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Henry C. Baird, 1850 - 413 pages
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Page 21 - TELL me not, in mournful numbers, Life is but an empty dream ! For the soul is dead that slumbers, And things are not what they seem. Life is real ! Life is earnest ! And the grave is not its goal ; Dust thou art, to dust returnest, Was not spoken of the soul.
Page 24 - He gazed at the flowers with tearful eyes, He kissed their drooping leaves ; It was for the Lord of Paradise He bound them in his sheaves. "My Lord has need of these flowerets gay," The Reaper said, and smiled; "Dear tokens of the earth are they, Where he was once a child. "They shall all bloom in fields of light, Transplanted by my care, And saints, upon their garments white, These sacred blossoms wear.
Page 43 - Skimmed the half-frozen Sound, That the poor whimpering hound Trembled to walk on. "Oft to his frozen lair Tracked I the grisly bear, While from my path the hare Fled like a shadow; Oft through the forest dark Followed the were-wolf's bark, Until the soaring lark Sang from the meadow.
Page 86 - Were half the power, that fills the world with terror, Were half the wealth bestowed on camps and courts, Given to redeem the human mind from error, There were no need of arsenals or forts: The warrior's name would be a name abhorred!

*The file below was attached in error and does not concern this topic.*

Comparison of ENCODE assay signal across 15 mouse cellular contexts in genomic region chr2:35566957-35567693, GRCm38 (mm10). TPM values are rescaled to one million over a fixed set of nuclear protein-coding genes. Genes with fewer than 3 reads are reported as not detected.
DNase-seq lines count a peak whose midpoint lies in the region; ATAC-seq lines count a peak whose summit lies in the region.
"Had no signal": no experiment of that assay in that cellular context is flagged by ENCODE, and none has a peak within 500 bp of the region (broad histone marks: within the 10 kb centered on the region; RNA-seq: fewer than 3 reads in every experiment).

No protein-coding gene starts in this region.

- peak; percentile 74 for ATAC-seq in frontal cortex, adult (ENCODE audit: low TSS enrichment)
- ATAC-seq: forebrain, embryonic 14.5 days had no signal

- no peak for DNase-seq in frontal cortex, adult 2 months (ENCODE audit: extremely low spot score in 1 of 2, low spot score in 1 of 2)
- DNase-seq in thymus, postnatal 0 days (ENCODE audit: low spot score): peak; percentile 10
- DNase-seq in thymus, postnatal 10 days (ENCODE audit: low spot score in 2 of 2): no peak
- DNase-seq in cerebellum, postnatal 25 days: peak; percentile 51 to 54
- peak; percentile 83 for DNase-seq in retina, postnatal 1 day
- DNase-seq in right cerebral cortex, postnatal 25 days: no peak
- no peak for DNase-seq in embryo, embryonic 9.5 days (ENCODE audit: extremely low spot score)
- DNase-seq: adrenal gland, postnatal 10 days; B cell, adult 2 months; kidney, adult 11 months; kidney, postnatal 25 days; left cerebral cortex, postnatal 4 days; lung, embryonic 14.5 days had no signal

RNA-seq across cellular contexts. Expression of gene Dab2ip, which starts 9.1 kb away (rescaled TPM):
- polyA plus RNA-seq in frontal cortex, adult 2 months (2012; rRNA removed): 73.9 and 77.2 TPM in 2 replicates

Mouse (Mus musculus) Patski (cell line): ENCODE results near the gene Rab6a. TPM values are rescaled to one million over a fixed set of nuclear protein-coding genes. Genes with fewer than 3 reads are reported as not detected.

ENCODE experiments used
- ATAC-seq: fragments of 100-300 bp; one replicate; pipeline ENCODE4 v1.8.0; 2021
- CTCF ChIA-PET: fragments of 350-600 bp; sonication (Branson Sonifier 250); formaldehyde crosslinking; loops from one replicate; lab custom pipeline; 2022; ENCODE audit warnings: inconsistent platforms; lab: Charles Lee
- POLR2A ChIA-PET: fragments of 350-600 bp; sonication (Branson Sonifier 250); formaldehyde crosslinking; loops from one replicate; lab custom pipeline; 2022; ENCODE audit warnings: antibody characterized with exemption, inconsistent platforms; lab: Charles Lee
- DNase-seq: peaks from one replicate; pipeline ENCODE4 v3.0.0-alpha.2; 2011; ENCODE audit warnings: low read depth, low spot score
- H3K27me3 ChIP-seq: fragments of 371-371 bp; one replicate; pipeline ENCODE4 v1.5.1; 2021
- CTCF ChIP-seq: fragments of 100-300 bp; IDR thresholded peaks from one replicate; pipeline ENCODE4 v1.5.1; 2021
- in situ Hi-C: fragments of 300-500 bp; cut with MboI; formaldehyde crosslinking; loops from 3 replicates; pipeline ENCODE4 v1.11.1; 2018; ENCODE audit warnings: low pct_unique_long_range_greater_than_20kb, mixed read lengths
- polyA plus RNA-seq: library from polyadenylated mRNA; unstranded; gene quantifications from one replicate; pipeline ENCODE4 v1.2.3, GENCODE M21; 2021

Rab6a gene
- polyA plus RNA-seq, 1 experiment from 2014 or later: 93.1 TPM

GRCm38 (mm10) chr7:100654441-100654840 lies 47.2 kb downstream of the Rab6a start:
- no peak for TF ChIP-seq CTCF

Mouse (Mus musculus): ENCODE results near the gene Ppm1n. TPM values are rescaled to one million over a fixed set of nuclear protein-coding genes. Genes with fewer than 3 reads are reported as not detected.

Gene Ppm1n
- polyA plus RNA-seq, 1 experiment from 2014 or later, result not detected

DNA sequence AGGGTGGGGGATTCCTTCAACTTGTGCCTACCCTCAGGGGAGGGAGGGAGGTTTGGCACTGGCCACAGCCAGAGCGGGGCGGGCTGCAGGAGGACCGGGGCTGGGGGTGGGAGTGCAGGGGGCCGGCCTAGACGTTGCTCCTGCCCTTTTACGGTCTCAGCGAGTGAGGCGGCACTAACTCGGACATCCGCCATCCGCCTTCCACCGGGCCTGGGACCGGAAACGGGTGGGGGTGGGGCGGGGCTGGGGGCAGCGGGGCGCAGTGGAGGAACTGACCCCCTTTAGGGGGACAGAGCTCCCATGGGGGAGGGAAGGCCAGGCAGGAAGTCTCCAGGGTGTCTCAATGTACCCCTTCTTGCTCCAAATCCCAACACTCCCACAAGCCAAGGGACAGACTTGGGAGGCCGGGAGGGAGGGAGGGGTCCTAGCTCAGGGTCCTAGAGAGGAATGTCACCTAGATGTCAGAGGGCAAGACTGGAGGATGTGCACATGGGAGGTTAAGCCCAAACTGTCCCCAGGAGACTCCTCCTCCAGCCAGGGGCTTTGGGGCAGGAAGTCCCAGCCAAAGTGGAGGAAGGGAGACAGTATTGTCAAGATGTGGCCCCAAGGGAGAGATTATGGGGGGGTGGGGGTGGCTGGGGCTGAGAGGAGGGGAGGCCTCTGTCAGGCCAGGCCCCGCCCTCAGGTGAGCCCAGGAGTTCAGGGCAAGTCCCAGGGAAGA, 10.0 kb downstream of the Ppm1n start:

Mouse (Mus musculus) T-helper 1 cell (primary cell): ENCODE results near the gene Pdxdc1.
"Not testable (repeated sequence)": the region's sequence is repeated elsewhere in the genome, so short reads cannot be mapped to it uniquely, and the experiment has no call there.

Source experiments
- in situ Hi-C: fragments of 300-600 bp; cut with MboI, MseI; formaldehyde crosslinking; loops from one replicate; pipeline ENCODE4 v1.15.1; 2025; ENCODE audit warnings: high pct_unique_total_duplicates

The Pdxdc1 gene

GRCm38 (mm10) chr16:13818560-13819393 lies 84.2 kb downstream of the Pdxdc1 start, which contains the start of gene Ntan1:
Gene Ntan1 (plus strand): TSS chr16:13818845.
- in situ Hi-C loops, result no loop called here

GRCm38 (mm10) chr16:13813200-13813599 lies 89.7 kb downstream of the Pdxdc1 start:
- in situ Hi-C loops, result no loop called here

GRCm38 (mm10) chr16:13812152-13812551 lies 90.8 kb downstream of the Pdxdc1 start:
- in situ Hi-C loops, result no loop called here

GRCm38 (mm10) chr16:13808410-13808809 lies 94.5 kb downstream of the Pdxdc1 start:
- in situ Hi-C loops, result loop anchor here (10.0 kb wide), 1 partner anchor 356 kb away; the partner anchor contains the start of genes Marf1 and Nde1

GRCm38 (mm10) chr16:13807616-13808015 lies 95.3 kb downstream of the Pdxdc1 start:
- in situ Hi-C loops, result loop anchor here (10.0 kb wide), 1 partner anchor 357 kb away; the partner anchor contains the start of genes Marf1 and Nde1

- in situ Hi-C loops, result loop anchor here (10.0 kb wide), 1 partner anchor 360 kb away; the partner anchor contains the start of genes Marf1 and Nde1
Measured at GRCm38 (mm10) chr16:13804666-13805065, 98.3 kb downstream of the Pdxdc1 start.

Page 45 - Wild was the life we led ; Many the souls that sped, Many the hearts that bled, By our stern orders. " Many a wassail-bout Wore the long Winter out ; Often our midnight shout Set the cocks crowing, As we the Berserk's tale Measured in cups of ale, Draining the oaken pail, Filled to o'erflowing.
Page 387 - I SHOT an arrow into the air, It fell to earth, I knew not where; For, so swiftly it flew, the sight Could not follow it in its flight. I breathed a song into the air, It fell to earth, 1 knew not where ; For who has sight so keen and strong.
Page 345 - How beautiful is the rain ! After the dust and heat, In the broad and fiery street, In the narrow lane, How beautiful is the rain ! How it clatters along the roofs, Like the tramp of hoofs ! How it gushes and struggles out From the throat of the overflowing spout ! Across the window-pane It pours and pours ; And swift and wide, With a muddy tide, Like a river down the gutter roars The rain, the welcome rain...
Page 35 - Through woods and mountain passes The winds, like anthems, roll ; They are chanting solemn masses, Singing, " Pray for this poor soul, Pray, — pray!" And the hooded clouds, like friars, Tell their beads in drops of rain...
Page 47 - Waving his armed hand, Saw we old Hildebrand, With twenty horsemen. "Then launched they to the blast, Bent like a reed each mast, Yet we were gaining fast, When the wind failed us; And with a sudden flaw Came round the gusty Skaw,* So that our foe we saw Laugh as he hailed us. "And as to catch the gale Round veered the flapping sail, Death! was the helmsman's hail, Death without quarter!
Page 75 - Bear a lily in thy hand; Gates of brass cannot withstand One touch of that magic wand. Bear through sorrow, wrong, and ruth, In thy heart the dew of youth, On thy lips the smile of truth.

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